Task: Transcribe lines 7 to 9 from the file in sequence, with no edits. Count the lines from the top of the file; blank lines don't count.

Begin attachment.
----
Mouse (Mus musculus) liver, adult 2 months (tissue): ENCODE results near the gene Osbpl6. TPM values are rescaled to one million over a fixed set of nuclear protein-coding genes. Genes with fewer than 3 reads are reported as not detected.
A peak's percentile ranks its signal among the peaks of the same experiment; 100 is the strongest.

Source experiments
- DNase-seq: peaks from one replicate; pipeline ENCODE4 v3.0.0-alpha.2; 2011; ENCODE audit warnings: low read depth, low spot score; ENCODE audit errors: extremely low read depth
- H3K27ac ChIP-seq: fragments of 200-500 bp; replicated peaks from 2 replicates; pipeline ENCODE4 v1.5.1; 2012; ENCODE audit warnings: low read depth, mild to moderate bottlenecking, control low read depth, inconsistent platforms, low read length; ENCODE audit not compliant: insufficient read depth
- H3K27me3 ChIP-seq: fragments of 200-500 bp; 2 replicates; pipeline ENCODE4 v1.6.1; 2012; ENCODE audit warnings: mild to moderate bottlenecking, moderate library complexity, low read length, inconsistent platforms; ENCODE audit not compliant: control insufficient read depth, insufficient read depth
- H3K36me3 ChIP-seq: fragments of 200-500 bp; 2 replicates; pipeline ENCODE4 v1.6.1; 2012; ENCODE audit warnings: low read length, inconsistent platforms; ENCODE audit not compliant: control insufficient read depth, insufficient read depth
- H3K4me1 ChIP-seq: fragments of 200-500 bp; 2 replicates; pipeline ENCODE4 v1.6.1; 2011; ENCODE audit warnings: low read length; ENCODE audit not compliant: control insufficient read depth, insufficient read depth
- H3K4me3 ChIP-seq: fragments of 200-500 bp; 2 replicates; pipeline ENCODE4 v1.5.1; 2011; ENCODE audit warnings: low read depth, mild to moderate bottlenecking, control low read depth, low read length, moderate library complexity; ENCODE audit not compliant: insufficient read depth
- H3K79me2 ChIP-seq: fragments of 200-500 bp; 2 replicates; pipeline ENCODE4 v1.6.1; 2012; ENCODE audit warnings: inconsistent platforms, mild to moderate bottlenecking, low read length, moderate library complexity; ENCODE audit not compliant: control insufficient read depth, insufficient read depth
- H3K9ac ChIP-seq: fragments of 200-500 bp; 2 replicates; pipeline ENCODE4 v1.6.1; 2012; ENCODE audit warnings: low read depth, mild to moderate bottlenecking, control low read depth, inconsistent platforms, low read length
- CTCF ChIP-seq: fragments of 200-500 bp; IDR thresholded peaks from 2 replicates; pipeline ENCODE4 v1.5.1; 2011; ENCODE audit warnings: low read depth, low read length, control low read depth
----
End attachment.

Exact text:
- H3K36me3 ChIP-seq: fragments of 200-500 bp; 2 replicates; pipeline ENCODE4 v1.6.1; 2012; ENCODE audit warnings: low read length, inconsistent platforms; ENCODE audit not compliant: control insufficient read depth, insufficient read depth
- H3K4me1 ChIP-seq: fragments of 200-500 bp; 2 replicates; pipeline ENCODE4 v1.6.1; 2011; ENCODE audit warnings: low read length; ENCODE audit not compliant: control insufficient read depth, insufficient read depth
- H3K4me3 ChIP-seq: fragments of 200-500 bp; 2 replicates; pipeline ENCODE4 v1.5.1; 2011; ENCODE audit warnings: low read depth, mild to moderate bottlenecking, control low read depth, low read length, moderate library complexity; ENCODE audit not compliant: insufficient read depth